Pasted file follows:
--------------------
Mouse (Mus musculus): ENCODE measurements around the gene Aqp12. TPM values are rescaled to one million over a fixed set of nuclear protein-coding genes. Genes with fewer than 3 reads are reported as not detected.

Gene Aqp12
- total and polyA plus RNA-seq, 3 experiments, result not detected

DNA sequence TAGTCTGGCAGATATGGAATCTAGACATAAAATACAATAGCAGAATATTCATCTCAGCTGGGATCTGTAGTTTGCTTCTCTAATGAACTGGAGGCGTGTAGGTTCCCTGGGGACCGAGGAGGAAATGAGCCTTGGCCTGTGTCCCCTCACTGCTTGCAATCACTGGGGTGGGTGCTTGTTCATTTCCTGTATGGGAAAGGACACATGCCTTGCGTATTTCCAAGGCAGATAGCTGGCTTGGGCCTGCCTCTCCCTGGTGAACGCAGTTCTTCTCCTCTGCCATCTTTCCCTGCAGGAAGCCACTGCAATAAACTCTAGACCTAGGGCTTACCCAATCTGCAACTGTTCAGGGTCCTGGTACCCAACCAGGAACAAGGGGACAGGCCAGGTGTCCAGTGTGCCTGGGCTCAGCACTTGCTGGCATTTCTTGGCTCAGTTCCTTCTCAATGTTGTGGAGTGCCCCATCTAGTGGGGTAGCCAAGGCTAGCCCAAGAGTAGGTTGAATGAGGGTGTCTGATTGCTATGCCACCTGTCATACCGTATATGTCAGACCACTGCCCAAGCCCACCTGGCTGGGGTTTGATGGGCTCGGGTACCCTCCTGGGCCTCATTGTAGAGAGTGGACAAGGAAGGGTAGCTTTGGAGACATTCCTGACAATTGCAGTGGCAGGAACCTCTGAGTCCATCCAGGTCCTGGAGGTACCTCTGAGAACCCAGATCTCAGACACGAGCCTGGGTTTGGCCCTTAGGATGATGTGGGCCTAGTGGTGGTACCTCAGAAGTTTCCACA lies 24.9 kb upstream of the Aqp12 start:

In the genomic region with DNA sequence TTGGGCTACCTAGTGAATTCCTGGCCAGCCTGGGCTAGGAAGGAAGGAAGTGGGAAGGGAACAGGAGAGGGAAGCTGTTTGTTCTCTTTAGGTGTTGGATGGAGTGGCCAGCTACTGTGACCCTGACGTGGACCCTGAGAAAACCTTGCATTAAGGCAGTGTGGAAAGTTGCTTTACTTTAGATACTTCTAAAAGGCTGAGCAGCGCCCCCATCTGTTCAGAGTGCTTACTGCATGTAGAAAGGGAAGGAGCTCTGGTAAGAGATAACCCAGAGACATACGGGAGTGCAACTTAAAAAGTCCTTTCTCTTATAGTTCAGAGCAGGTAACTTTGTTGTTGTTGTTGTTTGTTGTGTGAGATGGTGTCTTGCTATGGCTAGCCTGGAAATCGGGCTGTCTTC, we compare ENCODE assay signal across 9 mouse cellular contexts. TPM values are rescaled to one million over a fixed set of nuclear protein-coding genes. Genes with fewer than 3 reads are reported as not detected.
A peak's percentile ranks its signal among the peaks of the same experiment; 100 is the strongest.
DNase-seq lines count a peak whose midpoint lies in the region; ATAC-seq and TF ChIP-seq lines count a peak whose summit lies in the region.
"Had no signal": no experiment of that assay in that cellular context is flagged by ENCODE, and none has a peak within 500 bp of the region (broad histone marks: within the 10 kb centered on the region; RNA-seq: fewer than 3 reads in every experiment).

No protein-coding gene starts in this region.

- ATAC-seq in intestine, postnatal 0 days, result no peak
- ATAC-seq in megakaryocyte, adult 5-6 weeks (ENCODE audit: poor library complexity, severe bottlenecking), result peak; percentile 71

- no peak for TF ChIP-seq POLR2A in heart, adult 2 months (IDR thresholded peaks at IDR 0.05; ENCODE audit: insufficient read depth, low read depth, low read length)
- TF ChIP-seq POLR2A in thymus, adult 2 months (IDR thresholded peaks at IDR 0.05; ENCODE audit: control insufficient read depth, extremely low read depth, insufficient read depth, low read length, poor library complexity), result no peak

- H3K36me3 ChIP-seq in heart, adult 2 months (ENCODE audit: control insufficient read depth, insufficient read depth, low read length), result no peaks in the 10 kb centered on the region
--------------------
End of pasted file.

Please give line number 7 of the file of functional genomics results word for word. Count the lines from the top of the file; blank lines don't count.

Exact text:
DNase-seq lines count a peak whose midpoint lies in the region; ATAC-seq and TF ChIP-seq lines count a peak whose summit lies in the region.